As anyone with cable internet knows companies charge a rental fee on cable modems, which most pay since they often think it is too hard to replace it with their own.
Replacing a cable modem is a easy task that most anyone one can do and save on the monthly rental fee.
The fees can range from $5-$10 dollars a month which when added up over a year or more and can add up quickly.
I recently replaced my cable modem with my ISP and the steps were simple. I had my new modem installed and running in less than 10 minutes.
Steps to Replacing Your Cable Modem
The first step is to buy a new cable modem.
DOCSIS (Data Over Cable Service Interface Specification) is the standard used by cable companies to talk to a modem.
The newest standard is DOCSIS 3.1 which was release in October 2013. Most all cable companies use DOCSIS 3.0.
DOCSIS 3.0 and 3.1 are backward compatible with earlier versions.
So even if your cable company is still using the old DOCSIS 2.0 standard a new DOCSIS 3.0 cable modem will work.
I bought the ARRIS SURFboard SB6141 DOCSIS 3.0 Cable Modem.
Here it is on Amazon.
ARRIS SURFboard SB6141 DOCSIS 3.0 Cable Modem Certified with Comcast Xfinity, Time Warner, Cox, Charter, Cablevision, and more
There are cheaper units if your on a budget and more expensive top-end units that come with more features such as a built-in router.
I had recently bought a new 802.11ac router so I decided on the ARRIS SURFboard since it is a good mid-range unit.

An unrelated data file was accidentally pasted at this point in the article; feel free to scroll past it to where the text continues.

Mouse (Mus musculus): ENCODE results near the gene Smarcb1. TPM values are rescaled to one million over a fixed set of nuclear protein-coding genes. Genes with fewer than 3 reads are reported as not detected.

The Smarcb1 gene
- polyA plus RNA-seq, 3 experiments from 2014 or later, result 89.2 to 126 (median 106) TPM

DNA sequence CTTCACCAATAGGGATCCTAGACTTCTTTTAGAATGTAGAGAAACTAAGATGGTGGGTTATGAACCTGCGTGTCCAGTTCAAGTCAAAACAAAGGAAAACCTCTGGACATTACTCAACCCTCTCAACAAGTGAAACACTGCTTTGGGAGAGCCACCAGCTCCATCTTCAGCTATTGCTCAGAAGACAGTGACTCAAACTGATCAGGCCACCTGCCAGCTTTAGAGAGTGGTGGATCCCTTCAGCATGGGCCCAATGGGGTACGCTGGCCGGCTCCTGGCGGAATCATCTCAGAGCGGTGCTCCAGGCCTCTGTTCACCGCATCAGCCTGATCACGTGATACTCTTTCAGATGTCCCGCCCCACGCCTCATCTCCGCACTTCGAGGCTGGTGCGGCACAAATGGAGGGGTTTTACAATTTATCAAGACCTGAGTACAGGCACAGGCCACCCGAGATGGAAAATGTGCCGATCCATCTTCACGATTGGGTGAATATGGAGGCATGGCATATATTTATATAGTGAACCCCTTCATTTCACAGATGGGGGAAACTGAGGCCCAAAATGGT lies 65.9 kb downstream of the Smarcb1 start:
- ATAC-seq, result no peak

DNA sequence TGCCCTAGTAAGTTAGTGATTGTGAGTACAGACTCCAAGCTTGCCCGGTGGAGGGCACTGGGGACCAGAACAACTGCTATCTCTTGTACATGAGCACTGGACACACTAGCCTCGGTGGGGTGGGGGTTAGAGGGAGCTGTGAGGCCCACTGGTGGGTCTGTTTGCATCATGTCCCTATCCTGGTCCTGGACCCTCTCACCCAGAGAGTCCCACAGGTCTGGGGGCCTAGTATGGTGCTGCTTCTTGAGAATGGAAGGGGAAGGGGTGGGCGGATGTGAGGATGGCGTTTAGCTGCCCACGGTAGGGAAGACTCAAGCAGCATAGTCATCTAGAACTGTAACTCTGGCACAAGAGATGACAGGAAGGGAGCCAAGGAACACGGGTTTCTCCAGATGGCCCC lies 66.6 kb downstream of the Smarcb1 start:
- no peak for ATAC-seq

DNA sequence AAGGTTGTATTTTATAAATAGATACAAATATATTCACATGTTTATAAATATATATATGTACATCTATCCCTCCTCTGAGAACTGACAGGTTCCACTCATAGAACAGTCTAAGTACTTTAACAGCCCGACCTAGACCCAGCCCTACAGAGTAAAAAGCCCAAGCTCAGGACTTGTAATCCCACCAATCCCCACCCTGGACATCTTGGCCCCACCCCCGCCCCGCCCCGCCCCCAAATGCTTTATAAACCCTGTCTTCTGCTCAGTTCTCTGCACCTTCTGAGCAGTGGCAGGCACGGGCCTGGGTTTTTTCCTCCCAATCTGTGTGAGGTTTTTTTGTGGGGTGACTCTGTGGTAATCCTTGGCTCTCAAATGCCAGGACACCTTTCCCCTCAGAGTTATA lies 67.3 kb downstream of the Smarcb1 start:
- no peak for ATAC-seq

Next write down the phone number for your cable company tech support line to be able to activate the new unit.
They will need the MAC address labeled on the router to activate it once it is hooked up.
Some companies have a activation page to enter the router MAC address but calling their tech support line may be easier. Especially since you may not have a internet connection during setup.
Everything needs to be plugged in before calling in the new activation Mac address.
The cable line simply screws onto its port.
The Ethernet line goes to your router which transmits to all your devices.
After everything is plugged in call in your new Mac address to activate the new modem.
Once they have the new Mac address the new modem will be online.
The router will also need to be reset to get a new IP address.
Setting up a new cable modem is a easy task and a good way to save on cost long term.
Deciding on which modem to buy will be the hardest part since there are many available.
Depending on your internet service provider speeds a top end modem may not help with faster transfers.
For example if your speed is 50Mbps a new modem that can transfer at 500Mbps will never be maxed out and a cheaper one bought.
If you have a older router buying a combo modem/router is also a option which may help with a faster connection.
802.11ac is a WiFi protocol introduced in 2013 that has high speed data transfers.
Everyone one will have a different setup to fit their internet environment. Simply be sure to read the reviews on Amazon or elsewhere to see which modem is a good fit for you.
How ever your internet is setup replacing the rental fee from your provider is a good way to lower cost.